Four things successful students do on the first day of class

The first day of any course follows a pretty predictable script.

Act 1: The professor greets the class and provides a bit of background.

Act 2: The syllabus is handed out.

Act 3: As if you could not read it yourself, the professor reads the syllabus to you.

Why show up at all? Why not just pick up the class on Day Two? This blog is about the value of the first day of class. Day One is the day when the professor sets expectations and a tone for the semester. It is one of the most important days of the class. Professors spend a lot of time preparing the syllabus and its presentation to provide a successful semester to everyone.

So what do successful students do on the first day of class? Here are some observations:

Show up

Students who miss this first day of class struggle more throughout the semester with understanding the expectations for assignments. Important informal information is conveyed on the first day of class that is not in the syllabus. It is understandable that some students miss the first day of class because they are still shopping for their schedule. However, whenever you can, show up on the first day.

Show up on time

It’s easy to think that being late to the first class of the semester is no big deal. You can always brush it off with a “I had trouble finding the classroom” or “I just added this class 10 minutes ago.” You might think being late will help you skip some of the more boring parts of the syllabus recital such as office hours and textbooks. However, remember being late never makes a good impression and that this is the first impression you are making on your professor. Make it a good one.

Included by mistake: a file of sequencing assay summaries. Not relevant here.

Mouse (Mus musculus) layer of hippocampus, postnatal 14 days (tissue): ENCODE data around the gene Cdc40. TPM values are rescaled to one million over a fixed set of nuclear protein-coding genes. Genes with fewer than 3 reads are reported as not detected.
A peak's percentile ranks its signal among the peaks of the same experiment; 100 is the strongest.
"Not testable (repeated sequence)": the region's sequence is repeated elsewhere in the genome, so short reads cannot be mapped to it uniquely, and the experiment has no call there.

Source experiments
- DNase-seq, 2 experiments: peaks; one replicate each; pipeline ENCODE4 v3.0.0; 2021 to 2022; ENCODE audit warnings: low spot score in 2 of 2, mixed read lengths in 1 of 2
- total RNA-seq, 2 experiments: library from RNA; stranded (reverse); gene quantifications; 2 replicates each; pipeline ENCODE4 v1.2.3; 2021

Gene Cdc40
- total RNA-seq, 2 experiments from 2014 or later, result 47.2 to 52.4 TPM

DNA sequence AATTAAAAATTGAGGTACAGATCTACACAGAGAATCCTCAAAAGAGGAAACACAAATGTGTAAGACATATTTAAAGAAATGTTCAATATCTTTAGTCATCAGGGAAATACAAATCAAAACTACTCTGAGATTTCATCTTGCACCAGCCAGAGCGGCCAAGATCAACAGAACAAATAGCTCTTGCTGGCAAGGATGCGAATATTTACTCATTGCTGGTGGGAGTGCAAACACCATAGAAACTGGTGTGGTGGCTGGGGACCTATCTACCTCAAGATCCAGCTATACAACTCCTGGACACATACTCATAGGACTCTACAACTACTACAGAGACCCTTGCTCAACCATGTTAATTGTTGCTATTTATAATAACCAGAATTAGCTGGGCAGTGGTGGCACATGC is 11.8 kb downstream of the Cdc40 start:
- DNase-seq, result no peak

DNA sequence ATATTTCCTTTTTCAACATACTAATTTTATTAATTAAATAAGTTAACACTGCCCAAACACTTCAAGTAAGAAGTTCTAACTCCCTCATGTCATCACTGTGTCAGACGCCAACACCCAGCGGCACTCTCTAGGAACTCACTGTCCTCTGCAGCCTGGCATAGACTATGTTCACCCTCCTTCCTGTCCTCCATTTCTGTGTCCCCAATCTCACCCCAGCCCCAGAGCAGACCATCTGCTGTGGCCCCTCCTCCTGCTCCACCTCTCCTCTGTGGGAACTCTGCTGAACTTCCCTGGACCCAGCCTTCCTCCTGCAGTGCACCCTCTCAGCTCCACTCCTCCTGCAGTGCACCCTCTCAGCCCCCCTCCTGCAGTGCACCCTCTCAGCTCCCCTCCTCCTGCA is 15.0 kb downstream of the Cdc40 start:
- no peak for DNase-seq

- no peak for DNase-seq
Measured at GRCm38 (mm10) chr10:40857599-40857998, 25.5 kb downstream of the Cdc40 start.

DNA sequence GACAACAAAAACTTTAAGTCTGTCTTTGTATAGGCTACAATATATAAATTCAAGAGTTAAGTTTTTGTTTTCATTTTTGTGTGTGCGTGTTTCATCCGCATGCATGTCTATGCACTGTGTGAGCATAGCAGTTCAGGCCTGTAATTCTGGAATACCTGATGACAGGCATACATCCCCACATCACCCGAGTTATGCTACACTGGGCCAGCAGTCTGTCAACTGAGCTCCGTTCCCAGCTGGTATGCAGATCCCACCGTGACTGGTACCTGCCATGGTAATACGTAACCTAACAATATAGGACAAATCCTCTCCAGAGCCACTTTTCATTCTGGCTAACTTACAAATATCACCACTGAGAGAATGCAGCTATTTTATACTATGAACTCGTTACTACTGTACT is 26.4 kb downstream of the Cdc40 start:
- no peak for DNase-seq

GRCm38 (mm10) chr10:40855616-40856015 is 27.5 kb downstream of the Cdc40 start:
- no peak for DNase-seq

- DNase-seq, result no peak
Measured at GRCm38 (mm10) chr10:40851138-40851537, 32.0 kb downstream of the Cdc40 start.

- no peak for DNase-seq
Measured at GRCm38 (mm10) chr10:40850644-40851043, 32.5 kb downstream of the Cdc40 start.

Make a schedule

Put every due date on your calendar. Successful students know what is due and when it is due. Do not make the mistake of only noting when the tests are. Do not rely on the professor or your classmates to remind you of due dates. Successful students are the ones who are not taken by surprise when the professor says, “I look forward to reading your reflections next week.”

Leave the laptop/tablet alone

There’s a lot of good research out there that indicates personal technology such as a laptop or tablet hurts hurts not only your classroom performance (it can lower your grade from a B+ to a B-), but the performance of those who sit close to you. Also, studies find that students who take notes with pen and paper actually learn more than students who type notes on a laptop, even though students with a laptop take MORE notes. Do yourself (and your classmates) a favor and leave your technology alone during class.

In short, the first day of class can set you up for a successful semester. But don’t miss the importance of all the class days that follow. I will repeat the advice my parents gave me when I went to college (in 1983): “Always go to class, always.”



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